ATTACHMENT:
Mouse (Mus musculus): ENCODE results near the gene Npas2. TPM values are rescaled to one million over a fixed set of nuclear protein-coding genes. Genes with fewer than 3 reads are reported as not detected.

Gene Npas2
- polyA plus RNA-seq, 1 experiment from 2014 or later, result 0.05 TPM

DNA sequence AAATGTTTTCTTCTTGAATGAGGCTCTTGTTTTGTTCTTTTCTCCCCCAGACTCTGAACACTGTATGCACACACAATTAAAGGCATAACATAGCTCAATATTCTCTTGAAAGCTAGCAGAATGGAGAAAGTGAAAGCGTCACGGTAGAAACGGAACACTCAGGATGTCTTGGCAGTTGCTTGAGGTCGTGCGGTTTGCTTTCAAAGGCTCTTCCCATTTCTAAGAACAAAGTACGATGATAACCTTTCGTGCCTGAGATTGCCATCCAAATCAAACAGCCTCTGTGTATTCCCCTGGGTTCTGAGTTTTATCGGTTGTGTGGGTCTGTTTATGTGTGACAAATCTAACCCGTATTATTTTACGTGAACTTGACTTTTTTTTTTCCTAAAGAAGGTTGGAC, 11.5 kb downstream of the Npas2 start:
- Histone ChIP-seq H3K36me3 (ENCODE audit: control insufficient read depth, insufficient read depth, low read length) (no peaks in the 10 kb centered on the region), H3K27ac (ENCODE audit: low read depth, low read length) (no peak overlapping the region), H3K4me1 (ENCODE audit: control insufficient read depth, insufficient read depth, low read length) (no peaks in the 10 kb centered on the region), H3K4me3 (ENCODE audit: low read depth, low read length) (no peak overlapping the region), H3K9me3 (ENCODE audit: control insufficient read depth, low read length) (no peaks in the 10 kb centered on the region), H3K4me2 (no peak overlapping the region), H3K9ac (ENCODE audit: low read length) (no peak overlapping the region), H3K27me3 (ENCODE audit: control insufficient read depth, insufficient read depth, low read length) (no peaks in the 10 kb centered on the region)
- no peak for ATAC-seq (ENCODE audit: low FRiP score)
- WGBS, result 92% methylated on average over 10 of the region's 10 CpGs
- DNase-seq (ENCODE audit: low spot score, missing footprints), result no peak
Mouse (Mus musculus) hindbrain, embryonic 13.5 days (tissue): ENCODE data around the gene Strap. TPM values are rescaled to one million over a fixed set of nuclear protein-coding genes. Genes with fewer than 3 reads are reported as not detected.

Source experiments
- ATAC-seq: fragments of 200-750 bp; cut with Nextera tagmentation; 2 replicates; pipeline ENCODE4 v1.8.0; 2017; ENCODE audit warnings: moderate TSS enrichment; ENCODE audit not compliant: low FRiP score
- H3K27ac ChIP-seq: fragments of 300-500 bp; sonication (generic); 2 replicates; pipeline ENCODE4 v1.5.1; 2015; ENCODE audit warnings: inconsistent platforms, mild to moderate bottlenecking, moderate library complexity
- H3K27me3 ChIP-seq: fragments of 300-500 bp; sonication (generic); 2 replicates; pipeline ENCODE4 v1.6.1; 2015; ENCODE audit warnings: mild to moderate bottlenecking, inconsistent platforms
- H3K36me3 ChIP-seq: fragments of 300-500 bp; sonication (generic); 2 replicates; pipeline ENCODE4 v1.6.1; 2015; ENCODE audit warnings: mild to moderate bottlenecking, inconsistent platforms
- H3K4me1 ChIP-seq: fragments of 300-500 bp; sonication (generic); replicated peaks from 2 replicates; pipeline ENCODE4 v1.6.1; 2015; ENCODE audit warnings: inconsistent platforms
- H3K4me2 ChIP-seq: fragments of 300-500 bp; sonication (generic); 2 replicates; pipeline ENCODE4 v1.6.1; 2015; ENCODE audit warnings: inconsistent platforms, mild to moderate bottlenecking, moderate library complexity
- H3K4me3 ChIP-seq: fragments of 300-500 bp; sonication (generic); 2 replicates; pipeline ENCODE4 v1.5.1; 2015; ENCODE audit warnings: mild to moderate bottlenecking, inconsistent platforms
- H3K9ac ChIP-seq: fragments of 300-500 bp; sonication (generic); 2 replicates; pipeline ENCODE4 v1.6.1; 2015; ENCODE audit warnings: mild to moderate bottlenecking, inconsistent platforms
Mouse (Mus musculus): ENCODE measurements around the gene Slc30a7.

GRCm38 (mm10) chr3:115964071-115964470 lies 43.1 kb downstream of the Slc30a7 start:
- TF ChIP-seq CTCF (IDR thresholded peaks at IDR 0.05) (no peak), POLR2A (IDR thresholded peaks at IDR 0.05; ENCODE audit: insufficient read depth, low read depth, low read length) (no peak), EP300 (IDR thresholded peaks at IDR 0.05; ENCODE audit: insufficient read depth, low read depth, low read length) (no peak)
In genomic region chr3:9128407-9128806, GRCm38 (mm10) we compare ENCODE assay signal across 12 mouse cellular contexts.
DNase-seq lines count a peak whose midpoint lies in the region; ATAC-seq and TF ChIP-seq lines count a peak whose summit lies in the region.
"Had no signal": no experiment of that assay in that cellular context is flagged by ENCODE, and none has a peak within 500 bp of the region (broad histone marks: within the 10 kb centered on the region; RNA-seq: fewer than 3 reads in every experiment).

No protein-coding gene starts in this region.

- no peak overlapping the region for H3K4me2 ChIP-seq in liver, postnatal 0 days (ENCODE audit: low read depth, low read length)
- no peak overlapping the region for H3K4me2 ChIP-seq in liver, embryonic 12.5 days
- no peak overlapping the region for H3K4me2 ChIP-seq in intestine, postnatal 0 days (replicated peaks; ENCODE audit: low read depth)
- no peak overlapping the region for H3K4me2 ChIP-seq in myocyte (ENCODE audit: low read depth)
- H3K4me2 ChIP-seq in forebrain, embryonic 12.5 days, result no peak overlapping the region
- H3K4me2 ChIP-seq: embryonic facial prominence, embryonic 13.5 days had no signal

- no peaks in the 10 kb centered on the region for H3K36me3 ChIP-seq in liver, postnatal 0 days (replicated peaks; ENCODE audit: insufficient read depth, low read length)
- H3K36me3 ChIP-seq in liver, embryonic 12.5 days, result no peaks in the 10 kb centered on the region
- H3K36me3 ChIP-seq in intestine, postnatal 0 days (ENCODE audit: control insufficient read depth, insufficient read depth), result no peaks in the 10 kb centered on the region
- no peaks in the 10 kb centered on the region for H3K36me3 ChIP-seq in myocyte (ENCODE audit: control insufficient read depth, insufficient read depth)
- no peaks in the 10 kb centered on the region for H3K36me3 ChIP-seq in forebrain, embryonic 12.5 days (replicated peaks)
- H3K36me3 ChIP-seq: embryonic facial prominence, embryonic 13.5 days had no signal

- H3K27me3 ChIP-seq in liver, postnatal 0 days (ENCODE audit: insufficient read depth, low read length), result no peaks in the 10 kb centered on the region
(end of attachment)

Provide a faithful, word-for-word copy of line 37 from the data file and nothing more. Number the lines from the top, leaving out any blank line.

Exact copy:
- H3K36me3 ChIP-seq: embryonic facial prominence, embryonic 13.5 days had no signal